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      05-01-2019, 12:26 PM   #45
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My thoughts are health insurance companies should never be for profit organizations and not be publicly traded on the stock market. Instead health insurance companies should be limited to being not for profit businesses.

And I too thought I was invincible. Was healthy. Worked out a ton, involved in competitive volleyball, have never smoked, never tried illegal drugs, other than college...rarely drink. Yet, here I am on the other side of 2 cancer diagnosis with no prior family history nor any detectable genetic issues from testing. Yeah, I have the option of choosing care outside of my insurance's network. But I doubt any of you can survive long having to pay the costs of what it takes to go through cancer treatment. I saw the bill sent to my insurance company when I was going through chemo therapy treatment. One dose of 5FU was paid out at $3000. I went through 12 treatments. This doesn't include all of the pre-meds required nor the Oxaliplatinum co drug that was part of the FOLFOX6 treatment. That's just the standard treatment. My insurance didn't cover the use of Celebrex as a additive treatment for my colon cancer. I opted to give it a try because my oncologist felt there was some merit in its benefits. I had to pay $385 for a month and a half supply. If I ended up being stage 4, I can't imagine having to pay out of pocket for Avastin, Erbitux, Vectibix, etc. I haven't even talked about the latest treatments in immunotherapy which many are still viewed as experimental.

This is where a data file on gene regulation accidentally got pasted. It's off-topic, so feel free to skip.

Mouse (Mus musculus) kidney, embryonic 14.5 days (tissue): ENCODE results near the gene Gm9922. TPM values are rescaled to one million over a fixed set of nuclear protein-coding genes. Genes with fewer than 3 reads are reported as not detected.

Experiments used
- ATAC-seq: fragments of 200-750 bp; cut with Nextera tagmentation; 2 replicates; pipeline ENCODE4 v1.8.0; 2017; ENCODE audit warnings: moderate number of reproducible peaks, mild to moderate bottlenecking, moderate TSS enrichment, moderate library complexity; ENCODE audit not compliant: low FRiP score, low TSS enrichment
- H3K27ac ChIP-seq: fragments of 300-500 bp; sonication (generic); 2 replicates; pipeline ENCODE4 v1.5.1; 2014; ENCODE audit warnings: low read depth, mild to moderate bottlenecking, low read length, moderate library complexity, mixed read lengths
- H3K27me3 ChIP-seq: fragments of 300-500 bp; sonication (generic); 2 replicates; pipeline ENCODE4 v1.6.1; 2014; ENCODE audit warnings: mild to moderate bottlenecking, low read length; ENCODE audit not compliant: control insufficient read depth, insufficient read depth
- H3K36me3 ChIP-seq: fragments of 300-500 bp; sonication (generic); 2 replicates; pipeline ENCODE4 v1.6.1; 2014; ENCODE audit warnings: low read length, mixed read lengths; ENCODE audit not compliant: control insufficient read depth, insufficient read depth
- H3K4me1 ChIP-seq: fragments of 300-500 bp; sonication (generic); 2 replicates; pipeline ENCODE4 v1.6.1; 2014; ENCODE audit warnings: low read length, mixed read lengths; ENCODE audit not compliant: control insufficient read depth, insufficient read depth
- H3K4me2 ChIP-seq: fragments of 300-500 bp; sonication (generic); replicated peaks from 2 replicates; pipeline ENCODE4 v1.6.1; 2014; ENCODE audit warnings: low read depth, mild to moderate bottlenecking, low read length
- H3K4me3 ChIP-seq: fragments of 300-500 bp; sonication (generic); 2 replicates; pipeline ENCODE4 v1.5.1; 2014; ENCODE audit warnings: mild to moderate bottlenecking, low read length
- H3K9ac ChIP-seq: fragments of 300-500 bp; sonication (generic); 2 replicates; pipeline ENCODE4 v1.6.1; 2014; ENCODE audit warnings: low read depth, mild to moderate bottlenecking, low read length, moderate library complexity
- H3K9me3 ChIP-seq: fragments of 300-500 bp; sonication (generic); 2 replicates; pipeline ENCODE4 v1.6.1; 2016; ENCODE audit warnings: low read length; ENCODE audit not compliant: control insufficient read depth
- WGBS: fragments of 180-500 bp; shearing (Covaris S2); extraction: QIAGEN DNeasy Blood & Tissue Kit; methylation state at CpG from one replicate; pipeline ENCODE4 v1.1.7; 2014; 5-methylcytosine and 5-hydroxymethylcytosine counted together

I was lucky that my employer at the time was understanding of my situation and didn't force me into short/long term disability with the requisite income hit. I was able to still be full time yet was given the flexibility to limit my work activities when it was my on week to get chemo therapy. I doubt many people in this country will have that option or luxury. I pray none of you ever have to face cancer because it'll turn your world upside down in an instant.
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      05-01-2019, 12:27 PM   #46
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No not at all, what I'm saying is I don't think it will affect doctors either good or bad since they are a really small piece of the wasted money. The real point was that the op was scared that he can't choose his own doctor with a new health system and I think that's false since doctors themselves won't be that affected and they will probably still be working doing the same job so your doctor probably won't go anywhere. The one who will get hit hard will be insurance company and ppl who profit a lot from waste and they are the ones putting crazy ideas on your heads because there's so much money being wasted and they collect all that money. Not doctors